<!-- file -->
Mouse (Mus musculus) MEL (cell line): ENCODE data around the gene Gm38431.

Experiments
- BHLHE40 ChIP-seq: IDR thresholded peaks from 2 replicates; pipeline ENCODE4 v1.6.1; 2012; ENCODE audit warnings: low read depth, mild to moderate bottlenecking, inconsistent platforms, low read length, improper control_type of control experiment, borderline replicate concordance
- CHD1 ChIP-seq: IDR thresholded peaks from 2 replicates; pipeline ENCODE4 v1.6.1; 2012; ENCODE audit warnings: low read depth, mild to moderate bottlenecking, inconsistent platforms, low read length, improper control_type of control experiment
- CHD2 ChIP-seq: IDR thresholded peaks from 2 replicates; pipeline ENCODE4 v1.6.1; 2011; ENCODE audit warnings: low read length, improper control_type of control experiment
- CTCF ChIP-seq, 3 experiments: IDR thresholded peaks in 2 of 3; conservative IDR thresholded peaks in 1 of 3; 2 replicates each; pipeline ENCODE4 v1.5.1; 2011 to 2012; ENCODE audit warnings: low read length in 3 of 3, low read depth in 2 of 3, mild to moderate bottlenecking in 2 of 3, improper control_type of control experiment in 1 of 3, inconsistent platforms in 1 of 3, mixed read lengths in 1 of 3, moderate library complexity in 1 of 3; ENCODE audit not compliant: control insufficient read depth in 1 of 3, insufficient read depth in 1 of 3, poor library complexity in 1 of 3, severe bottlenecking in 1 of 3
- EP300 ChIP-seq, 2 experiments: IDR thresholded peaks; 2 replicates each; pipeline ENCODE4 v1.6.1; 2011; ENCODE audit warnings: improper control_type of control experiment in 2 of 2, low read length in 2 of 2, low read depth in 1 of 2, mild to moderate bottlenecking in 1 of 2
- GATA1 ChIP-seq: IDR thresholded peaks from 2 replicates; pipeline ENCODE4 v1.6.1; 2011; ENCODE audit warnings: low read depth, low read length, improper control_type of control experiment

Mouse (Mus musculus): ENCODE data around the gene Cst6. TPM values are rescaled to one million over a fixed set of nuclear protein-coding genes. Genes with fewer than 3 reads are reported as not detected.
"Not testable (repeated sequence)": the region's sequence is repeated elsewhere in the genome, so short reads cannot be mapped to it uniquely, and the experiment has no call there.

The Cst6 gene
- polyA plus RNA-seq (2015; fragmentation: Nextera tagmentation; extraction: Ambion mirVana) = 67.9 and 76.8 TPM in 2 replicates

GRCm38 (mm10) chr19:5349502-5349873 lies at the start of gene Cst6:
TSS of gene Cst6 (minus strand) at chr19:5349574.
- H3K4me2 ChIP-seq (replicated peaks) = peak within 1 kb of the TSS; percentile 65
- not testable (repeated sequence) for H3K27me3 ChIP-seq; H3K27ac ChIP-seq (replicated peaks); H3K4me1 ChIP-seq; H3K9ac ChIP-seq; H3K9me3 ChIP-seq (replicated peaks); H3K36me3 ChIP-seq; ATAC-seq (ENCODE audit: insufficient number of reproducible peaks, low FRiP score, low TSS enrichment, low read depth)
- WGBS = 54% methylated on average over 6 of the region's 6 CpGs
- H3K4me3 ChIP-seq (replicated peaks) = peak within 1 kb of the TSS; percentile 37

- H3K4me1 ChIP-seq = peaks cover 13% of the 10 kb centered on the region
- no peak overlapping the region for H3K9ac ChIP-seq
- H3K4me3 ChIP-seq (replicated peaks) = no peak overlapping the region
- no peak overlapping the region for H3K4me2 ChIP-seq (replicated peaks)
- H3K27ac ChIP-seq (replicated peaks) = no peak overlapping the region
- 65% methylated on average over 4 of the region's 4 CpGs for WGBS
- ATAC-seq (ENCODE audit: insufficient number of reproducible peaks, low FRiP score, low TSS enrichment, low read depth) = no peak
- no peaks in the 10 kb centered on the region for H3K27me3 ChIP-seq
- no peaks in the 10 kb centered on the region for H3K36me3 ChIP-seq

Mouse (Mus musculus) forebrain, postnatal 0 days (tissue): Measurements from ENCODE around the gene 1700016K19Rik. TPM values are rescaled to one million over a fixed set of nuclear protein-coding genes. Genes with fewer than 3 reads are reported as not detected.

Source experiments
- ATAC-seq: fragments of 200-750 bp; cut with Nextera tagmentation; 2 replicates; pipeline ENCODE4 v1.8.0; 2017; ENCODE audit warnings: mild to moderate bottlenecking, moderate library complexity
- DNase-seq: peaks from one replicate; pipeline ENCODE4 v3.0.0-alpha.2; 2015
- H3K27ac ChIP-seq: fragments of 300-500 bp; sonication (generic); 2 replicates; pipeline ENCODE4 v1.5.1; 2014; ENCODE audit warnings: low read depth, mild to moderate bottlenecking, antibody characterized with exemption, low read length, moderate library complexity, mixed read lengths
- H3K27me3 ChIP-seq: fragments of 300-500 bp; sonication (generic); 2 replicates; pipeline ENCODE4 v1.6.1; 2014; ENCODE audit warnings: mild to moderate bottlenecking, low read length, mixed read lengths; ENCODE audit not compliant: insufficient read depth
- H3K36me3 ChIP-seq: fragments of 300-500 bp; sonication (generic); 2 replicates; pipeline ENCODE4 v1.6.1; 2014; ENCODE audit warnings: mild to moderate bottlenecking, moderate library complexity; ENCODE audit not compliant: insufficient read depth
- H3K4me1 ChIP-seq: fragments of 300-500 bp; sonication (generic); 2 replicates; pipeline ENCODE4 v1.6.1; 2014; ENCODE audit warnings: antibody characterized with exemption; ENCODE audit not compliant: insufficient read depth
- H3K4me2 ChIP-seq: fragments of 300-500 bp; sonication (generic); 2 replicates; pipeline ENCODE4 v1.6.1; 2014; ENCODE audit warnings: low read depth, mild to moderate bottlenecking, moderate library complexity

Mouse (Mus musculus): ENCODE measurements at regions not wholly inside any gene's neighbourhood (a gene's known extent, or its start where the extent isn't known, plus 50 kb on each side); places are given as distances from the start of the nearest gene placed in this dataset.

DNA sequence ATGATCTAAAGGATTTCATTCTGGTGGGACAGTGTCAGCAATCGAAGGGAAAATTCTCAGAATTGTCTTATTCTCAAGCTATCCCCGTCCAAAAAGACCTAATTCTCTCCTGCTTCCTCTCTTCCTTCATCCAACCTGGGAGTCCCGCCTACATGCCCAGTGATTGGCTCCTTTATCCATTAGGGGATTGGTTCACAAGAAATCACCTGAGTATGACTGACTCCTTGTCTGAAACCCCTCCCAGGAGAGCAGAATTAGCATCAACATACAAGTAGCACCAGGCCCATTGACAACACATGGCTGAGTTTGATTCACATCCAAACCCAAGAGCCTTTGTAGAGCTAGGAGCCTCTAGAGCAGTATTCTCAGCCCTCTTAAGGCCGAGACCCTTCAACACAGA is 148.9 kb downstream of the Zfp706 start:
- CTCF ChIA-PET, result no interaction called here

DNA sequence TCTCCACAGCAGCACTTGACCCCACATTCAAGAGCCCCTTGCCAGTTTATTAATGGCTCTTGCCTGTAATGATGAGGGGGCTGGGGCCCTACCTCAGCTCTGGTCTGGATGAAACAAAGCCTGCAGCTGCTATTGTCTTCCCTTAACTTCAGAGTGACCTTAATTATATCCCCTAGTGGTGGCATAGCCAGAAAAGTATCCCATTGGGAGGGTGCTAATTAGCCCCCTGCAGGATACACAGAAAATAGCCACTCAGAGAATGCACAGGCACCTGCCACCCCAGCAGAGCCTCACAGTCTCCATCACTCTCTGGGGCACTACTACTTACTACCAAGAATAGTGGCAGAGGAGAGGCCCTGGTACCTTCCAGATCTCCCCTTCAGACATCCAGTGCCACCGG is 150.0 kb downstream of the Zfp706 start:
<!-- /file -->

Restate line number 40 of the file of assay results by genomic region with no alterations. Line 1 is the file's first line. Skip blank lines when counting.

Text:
DNA sequence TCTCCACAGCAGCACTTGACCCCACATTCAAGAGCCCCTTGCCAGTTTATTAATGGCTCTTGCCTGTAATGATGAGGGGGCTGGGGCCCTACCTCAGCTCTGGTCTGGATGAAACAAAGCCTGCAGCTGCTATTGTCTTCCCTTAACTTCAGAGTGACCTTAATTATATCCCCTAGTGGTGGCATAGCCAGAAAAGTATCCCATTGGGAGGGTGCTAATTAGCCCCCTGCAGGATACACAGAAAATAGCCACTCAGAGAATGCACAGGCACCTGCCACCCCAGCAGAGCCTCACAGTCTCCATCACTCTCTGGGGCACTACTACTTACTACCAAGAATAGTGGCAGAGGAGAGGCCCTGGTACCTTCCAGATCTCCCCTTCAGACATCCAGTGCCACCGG is 150.0 kb downstream of the Zfp706 start: